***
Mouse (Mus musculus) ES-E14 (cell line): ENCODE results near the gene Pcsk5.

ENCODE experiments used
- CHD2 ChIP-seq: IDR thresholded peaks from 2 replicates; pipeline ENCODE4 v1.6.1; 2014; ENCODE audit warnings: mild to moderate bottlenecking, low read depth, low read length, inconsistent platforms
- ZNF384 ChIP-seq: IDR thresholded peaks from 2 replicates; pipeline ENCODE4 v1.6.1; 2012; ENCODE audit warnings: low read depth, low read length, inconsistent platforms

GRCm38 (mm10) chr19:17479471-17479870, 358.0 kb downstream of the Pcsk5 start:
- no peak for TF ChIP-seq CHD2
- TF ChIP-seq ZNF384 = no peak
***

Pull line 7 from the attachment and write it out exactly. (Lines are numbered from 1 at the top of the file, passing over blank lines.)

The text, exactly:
- TF ChIP-seq ZNF384 = no peak